Qualification of Armed Conflict / International Human Rights Law / Counter-terrorism / States of Emergency / Positive Obligations / Extraterritoriality
Dr Sandra Krähenmann conducts legal research on the impact of counter-terrorism on human rights law and international humanitarian law, during the last two years with a particular focus on measures to stem the so-called foreign fighter phenomenon. She has written a series of articles on these topics and is currently co-authoring a book on the protection of human rights in times of terror and conflicts. In addition to teaching at the Geneva Academy, Sandra Krähenmann is also a lecturer for the Boston University Study Abroad Program in Geneva.
Previously, Sandra Krähenmann was a Senior Research Fellow at the Geneva Academy, where, amongst others, she was the lead researcher for the RULAC project, a website that analyses whether or not situations of armed violence amount to an armed conflict under international humanitarian law.
Before joining the Geneva Academy, Sandra Krähenmann worked for the Swiss Ministry of Defense, as a consultant for various NGOs and as a teaching assistant at the University of Geneva.
She holds a PhD in international law from the Graduate Institute of International and Development Studies in Geneva.
UN Photo/Stuart PriceProject
This project aims at mapping various existing accountability mechanisms, in the context of military interventions, through the lens of the requirements of a transitional justice process in order to identify possibilities and gaps.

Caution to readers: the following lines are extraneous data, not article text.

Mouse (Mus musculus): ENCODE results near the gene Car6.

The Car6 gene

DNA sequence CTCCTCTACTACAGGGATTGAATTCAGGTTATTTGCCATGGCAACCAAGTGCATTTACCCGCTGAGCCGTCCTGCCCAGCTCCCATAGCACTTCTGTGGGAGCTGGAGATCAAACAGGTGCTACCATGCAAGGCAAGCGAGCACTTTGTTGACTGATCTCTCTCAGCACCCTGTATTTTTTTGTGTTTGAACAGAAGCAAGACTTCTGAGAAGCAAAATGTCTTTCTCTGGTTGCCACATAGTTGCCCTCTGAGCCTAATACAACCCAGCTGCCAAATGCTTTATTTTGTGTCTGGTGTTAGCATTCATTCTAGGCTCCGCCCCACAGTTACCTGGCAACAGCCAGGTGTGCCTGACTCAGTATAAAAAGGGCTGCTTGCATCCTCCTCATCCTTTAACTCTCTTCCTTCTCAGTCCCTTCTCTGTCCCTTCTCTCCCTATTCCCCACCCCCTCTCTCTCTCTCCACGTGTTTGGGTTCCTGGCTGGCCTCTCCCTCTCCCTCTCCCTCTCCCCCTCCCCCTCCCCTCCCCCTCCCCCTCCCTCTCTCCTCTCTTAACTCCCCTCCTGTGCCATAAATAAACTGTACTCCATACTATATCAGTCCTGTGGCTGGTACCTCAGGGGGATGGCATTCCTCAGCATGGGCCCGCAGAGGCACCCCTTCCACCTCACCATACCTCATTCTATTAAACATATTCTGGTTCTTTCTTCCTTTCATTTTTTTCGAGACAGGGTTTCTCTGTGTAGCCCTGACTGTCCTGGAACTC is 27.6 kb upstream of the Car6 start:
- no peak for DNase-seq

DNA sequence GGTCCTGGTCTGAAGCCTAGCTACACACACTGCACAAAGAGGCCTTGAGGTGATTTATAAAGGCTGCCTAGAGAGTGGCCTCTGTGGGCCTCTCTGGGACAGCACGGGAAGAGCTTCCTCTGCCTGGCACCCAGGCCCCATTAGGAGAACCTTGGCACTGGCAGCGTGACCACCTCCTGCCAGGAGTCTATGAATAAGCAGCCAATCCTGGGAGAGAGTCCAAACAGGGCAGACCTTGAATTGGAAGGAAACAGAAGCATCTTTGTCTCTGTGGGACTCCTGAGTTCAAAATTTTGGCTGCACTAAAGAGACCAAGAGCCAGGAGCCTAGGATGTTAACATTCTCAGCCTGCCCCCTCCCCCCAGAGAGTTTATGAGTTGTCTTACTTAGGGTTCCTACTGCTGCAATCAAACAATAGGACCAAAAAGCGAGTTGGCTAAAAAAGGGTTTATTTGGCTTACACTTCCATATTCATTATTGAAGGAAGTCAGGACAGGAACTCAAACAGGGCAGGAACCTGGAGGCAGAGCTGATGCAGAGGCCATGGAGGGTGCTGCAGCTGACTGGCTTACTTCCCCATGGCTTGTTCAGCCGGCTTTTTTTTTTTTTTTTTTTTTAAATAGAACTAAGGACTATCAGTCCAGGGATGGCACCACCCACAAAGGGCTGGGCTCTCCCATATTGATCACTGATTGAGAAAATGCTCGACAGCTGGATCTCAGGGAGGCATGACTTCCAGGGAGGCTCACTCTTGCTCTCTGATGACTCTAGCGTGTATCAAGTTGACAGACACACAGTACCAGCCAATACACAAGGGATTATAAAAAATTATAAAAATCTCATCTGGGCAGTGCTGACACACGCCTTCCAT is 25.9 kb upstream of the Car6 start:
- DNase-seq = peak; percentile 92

ICRCExecutive Master - Course
This course focuses on the specific issues that arise in times of armed conflict regarding the respect, protection and fulfillment of human rights. It addresses key issues like the applicability of human rights in times of armed conflict; the possibilities of restricting human rights under systems of limitations and derogations; and the extraterritorial application of human rights law.
ICRCMaster in transitional justice - Course
This course provides an introductory overview of international law principles relating to accountability for human rights atrocities more generally. It introduces students to the relevant sources, mechanisms and actors, as well as the limits to accountability under international law.
This short course focuses on the specific issues that arise in times of armed conflict regarding the respect, protection and fulfilment of human rights. It addresses key issues like the applicability of human rights in times of armed conflict; the possibilities of restricting human rights under systems of limitations and derogations; and the extraterritorial application of human rights law.
Frank Haldemann and Thomas Unger, The United Nations Principles to Combat Impunity. A Commentary, Oxford University Press
Select Proceedings of the European Society of International Law 2016
Andrea de Guttry, Francesca Capone and Christophe Paulussen, Foreign Fighters under International Law and Beyond, TMC Asser